Another Mother’s Day just passed, or perhaps it was your first without your child. Are you still a parent, you wonder? Holidays are so hard after the death of a child. Today I posted another comment from a mother who wrote to say she wants to die. Preferably right now. Her son is dead and she wants to be dead, too, but… she has a daughter. She is pulled in two. But she wants to be dead.
I know that many people will tell her, now and as she makes new acquaintances over the course of her life ahead, “I can’t imagine how I would feel if my child died!” These people, after learning of her sorrow, will imagine they are saying something empathetic. But she won’t hear it quite that way for a long time into the future.
“No,” she will want to reply, “you can’t. You don’t have a clue.”
No one can know it until they truly face it, but readers’ blunt comments left on this blog show grief for the sorrow that it is. “I don’t know how would I feel….” Maybe you once said that to a grieving parent yourself, but now you are on this side of the fence and, hearing it directed to you like some unwelcome confession, you wonder how you are supposed to answer that. Do you blurt out that your reality can’t be reduced to a stupid pretend game? The truth hurts like hell. The death dropped you in a deep pit. It perhaps even made you wish for death, your own or another person’s. But you don’t say that because you know it would be unkind, judged cruel, and what would it change? Your child would still be dead.
I’ve written about the real physical pain that scientists now understand that grieving parents experience after a child’s death — that true, physical sensation of breaking — a broken heart, a broken soul. We have so much trouble “getting our head around” what happened when even our brains hurt. Many of us have entertained thoughts of suicide in the aftermath of the pronouncement that our child is gone, but we would only compound the grief for our own survivors. We know this. But …. gone. It is like a silent scream echoing in our own head, screaming and screaming and screaming “HOW COULD THIS HAVE HAPPENED? I CANNOT BEAR THIS PAIN ONE MORE MINUTE!”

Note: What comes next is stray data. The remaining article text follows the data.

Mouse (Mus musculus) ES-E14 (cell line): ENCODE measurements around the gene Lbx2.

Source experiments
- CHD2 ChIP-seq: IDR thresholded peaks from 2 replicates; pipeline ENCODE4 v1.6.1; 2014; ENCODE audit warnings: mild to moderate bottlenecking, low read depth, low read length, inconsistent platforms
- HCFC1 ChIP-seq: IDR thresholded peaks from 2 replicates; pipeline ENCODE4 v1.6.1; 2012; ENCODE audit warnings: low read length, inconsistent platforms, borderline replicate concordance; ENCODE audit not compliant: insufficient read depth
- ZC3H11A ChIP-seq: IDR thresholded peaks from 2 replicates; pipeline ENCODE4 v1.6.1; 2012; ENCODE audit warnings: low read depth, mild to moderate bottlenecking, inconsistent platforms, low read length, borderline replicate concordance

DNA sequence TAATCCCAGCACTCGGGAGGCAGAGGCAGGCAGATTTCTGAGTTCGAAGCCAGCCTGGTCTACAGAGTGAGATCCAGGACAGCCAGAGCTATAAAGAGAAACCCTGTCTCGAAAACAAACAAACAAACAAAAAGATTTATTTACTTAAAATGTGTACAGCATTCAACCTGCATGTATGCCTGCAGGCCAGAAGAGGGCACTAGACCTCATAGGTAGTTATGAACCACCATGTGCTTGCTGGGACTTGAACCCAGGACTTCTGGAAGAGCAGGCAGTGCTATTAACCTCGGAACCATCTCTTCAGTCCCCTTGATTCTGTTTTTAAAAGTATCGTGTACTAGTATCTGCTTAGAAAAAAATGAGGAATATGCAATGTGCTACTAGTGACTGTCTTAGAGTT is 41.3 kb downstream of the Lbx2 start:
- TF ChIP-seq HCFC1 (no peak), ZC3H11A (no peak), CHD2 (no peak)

I will tell you that, minute by minute, you bear it. And as time passes, you will laugh again. The first time it happens you may actually cry tears of anguish and guilt afterwards. The second time, and the third, perhaps, too. But eventually you will laugh and… it will just be a laugh. Not a forgetting or denial. Just a laugh. And after that, you will hope again. You will love again. The Titanic iceburg inside your heart will melt a drop a day. You will find a way to carry your precious child with you into a future where you can no longer hold, smell or protect that child. But you will remember and always love them and make sure they are not left behind. I can tell you this, my dear reader who needs so desperately to know it today, but… I’m sorry, you will not know it as a reality until many tomorrows ahead.
The tables have turned. “I can’t imagine how I would feel if I were to live a new normal without my child.” No, you cannot. But many of us can and do and we hold out our hands to you. We understand. Right now, you may try to imagine a sense of grace again, but you can’t. In fact, you don’t have a clue how this could be. And I try and try and try to express how it can and will be, but really, words fail. Like grief, you can only know healing when you experience it yourself. But it will happen, a nano-second at a time.
I am not trying to move you out of your grief or talk you out of your pain. That is impossible. Knowing that, I don’t automatically respond to desperate posts immediately. I let an hour or more pass, because the pain is real and I won’t disrespect it with a quick or flip response. We need time to reflect. You own your grief; it is yours. I understand this. Know that there is no right time to move on or a right or wrong way to grieve. You may never move on. But I also know that the scenery will change from hell to limbo to endurable and, drop by drop, even to peace.
In the meantime, we are with you on your journey, wherever you are. And you are safe to express what you feel on this site.